Monday, April 11, 2016

Finding Your Process

If there's one thing most of us can agree on, it's that everything changes. Things rarely stay the same for very long. When they do, it can be both a blessing and a curse.

As writers, we have to find a certain rhythm to our process and discover what works. Rarely will we land on that our first time out.

Two years ago this summer, I published my first novella. And since then, I've gone on to publish two more, plus a compilation and an audiobook of the same. I plan to release two books this year. But as I realize it's April now, I recognize that I've got a lot ahead of me in order to make that a reality, even with the help of beta readers and a trusted editor.

Two years ago, I was a stay-at-home mom and an author. Now, I'm also a first grade teacher since I homeschool. This fall, I'll become a second grade and kindergarten teacher when my youngest starts the schooling process.

Which means my process for writing and producing quality books is constantly evolving. What worked for me two years ago doesn't necessarily work for me now. And what works now probably won't be what works in six months.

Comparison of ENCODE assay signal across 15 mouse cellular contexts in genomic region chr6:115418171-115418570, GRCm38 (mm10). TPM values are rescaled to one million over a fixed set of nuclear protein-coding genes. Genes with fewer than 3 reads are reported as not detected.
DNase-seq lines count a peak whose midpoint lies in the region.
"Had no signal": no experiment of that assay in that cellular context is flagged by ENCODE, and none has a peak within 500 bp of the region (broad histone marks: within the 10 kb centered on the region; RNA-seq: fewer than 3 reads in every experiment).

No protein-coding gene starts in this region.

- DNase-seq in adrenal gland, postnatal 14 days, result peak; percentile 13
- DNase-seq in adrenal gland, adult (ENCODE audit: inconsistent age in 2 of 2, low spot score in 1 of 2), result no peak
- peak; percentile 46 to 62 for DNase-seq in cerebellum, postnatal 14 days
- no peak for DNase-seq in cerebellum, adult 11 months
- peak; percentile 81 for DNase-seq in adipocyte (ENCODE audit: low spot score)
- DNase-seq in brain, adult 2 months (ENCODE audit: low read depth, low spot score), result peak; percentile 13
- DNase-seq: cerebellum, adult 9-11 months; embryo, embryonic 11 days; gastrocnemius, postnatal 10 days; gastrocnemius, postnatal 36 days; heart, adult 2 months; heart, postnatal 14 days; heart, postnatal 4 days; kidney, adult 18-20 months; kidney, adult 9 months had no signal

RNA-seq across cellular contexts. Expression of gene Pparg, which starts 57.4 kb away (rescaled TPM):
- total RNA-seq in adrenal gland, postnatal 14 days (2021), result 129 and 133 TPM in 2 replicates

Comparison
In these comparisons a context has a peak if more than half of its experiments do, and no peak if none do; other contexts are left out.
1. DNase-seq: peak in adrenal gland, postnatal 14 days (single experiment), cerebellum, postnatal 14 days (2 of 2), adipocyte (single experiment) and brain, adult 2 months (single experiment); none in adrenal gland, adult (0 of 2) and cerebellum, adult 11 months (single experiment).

Though I'm attempting to roll with the punches, sometimes they land hard and I get the wind knocked out of me. Since the beginning of the year, I've been trying to refine my process so I can juggle three projects at once, albeit in different phases of development. So far, that hasn't happened. I'm juggling at most 1 and a half (half because I'm still giving that second project some thought in my non-writing time, but no actual work is going into it right now.)

It can be quite discouraging sometimes, especially since I tend to be the type of person who bites off more than they can chew and won't tell you that she's choking in the process.

Jumping through hoops at Arabian Nights
Photo by Experience Kissimmee
But when I finally complete something, even if it's overdue if only in my head alone, I feel vindicated again. I can do this.

So can you.

Many, many authors find their process early on, and it simply clicks. Write for 30 minutes on the bus to work. Write over lunch. Write for six hours on a Saturday when you'd rather be out with your family.

Then you have authors like yours truly whose life is in constant change, whose weeks are never the same twice, who must jump through hoops to simply get the work done.

It's crazy-making. But at the end of the day, when I have a finished book ready to deliver to my readers, it makes all the jumping worth it.

Question for you: Have you discovered your process, or is it ever-evolving? What does it look like right now?
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